Purslane is a weedy bane of many gardeners and yard perfectionists. Portulaca oleracea is tenacious, grows in a variety of soils, and regrows from seeds and fragments of stem. An important question for any gardener trying without success to eradicate this weed is, can you eat purslane?
Is Purslane Safe to Eat?
Purslane is a pretty tough weed. Native to India and the Middle East, this weed has spread throughout the world. It is a succulent, so you’ll see fleshy little leaves. The stems grow low to the ground, nearly flat, and the plant produces yellow flowers. Some people describe purslane as looking like a baby jade plant. It grows in a range of soils and most heartily in hot, sunny areas. A common spot to see it is in cracks in the sidewalk or driveway.
It may be tough and tenacious, but purslane is not just a weed; it is also edible. If you can’t beat it, eat it. This is a great philosophy to live by if you have tried to control purslane with limited success. There are even cultivated varieties of purslane, but if you already have it invading your garden, start there for a new culinary adventure.
How to Use Purslane in the Kitchen
Using edible purslane plants, you can generally treat them like any other leafy green in your recipes, particularly as a substitute for spinach or watercress. The flavor is mild to sweet and slightly acidic. Nutritionally purslane contains omega-3 fatty acids, iron, vitamin C, several B vitamins, calcium, magnesium, potassium, and high levels of vitamin A compared to other leafy greens.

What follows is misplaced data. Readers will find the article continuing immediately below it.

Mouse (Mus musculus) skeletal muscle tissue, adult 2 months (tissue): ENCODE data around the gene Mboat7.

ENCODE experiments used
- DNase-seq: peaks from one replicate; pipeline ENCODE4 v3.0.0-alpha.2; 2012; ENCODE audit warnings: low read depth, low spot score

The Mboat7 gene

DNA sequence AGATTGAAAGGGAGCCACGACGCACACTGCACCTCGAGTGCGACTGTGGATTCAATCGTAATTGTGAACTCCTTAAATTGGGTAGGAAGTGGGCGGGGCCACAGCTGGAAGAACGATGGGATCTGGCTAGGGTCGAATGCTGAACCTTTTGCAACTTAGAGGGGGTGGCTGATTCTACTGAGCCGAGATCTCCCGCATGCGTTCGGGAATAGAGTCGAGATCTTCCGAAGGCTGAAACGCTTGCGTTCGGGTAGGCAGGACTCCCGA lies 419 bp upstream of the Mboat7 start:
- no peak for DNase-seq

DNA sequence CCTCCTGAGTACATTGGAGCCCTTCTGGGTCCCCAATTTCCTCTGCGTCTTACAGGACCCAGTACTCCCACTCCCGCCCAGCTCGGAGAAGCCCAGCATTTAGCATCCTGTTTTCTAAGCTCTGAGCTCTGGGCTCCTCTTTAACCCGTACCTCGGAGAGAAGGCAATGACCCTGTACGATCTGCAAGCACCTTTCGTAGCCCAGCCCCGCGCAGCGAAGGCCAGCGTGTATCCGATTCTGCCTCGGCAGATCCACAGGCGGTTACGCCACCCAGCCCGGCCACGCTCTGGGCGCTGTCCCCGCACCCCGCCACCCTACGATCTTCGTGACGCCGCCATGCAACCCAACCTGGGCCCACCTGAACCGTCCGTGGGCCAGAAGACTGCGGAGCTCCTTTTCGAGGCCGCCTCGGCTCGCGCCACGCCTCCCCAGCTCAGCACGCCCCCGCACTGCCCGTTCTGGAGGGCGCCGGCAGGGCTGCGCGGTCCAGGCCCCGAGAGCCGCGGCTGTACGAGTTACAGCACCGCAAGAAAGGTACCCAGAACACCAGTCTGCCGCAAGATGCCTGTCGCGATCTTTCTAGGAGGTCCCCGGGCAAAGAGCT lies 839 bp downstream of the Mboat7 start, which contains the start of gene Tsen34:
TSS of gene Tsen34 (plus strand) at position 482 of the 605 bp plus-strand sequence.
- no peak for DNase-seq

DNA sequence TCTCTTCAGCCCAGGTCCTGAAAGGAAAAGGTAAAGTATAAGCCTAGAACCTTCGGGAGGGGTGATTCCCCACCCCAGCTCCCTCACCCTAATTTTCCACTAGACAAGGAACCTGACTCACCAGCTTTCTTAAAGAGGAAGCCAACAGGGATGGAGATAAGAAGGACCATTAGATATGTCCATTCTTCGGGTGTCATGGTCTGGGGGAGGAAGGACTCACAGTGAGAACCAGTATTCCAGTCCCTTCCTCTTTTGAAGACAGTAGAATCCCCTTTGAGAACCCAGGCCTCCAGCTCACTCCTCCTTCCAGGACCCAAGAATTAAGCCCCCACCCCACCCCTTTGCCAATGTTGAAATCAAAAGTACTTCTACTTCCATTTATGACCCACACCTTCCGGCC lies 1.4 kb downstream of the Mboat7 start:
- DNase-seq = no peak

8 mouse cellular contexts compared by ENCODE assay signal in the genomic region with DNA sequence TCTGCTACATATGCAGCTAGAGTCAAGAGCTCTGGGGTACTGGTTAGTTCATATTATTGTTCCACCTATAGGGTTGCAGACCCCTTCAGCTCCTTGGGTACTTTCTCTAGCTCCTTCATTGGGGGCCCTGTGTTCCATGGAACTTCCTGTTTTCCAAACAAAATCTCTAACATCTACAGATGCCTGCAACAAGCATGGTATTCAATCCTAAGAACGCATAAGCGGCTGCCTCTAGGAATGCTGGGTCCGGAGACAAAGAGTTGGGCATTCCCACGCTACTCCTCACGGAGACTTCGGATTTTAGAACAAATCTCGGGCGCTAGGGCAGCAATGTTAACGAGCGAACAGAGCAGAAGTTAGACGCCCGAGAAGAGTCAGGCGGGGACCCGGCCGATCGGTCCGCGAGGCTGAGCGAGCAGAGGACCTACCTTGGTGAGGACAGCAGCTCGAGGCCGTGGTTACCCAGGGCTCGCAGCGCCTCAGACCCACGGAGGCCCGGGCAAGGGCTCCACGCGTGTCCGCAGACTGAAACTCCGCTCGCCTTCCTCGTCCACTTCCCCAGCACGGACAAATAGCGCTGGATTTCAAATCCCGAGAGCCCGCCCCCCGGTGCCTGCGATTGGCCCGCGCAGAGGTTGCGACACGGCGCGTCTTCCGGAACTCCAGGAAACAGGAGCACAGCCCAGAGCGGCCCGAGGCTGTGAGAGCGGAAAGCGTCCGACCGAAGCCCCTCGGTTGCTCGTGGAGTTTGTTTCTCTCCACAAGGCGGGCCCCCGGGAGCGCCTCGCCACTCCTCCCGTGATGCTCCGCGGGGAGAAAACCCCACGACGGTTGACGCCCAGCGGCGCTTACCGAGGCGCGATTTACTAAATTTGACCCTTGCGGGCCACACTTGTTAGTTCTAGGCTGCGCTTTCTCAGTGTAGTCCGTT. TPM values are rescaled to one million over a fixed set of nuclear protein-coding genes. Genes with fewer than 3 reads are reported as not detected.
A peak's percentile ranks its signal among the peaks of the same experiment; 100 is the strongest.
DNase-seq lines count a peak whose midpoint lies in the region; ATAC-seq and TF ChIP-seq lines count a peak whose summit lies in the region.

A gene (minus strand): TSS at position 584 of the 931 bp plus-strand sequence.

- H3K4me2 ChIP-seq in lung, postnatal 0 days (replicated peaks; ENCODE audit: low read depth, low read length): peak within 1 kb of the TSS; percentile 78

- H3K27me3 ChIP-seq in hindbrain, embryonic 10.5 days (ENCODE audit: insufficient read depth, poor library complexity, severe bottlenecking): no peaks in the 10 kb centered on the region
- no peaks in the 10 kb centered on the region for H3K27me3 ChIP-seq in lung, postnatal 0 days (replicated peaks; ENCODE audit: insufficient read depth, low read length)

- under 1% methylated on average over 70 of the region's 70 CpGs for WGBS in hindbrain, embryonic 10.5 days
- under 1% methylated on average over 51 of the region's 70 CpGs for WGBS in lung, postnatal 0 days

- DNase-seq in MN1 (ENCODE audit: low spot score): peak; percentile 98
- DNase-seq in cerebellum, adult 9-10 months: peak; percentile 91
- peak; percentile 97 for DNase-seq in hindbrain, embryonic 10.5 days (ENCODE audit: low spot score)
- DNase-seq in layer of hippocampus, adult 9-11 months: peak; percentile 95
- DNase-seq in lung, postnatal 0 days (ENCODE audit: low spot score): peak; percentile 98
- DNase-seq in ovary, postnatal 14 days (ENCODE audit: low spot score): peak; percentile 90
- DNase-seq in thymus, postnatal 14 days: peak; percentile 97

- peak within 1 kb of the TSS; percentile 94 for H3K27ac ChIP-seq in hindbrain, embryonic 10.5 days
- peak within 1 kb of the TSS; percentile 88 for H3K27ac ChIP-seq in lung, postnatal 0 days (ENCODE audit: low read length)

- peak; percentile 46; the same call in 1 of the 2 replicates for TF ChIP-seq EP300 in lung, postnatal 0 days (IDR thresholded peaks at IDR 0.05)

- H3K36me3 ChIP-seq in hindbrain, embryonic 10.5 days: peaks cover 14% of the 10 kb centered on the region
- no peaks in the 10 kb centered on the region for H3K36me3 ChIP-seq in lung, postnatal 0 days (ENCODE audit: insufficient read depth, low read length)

The simplest way to enjoy purslane herbs in food is to eat it fresh and raw, any way you would spinach. Use it in salads, as greens in a sandwich, or as a green topping for tacos and soup. Purslane also stands up to some heat. When cooking with purslane, though, sauté gently; overcooking will make it slimy. You can even pickle purslane for a bright, peppery flavor.
If you do decide to eat purslane from your yard or garden, wash it very well first. Avoid using pesticides and herbicides in your yard before you harvest the succulent leaves of this tasty weed.
Disclaimer: The contents of this article are for educational and gardening purposes only. Before using or ingesting ANY herb or plant for medicinal purposes or otherwise, please consult a physician, medical herbalist, or other suitable professional for advice.
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Mary Ellen Ellis has been gardening for over 20 years. With degrees in Chemistry and Biology, Mary Ellen's specialties are flowers, native plants, and herbs.
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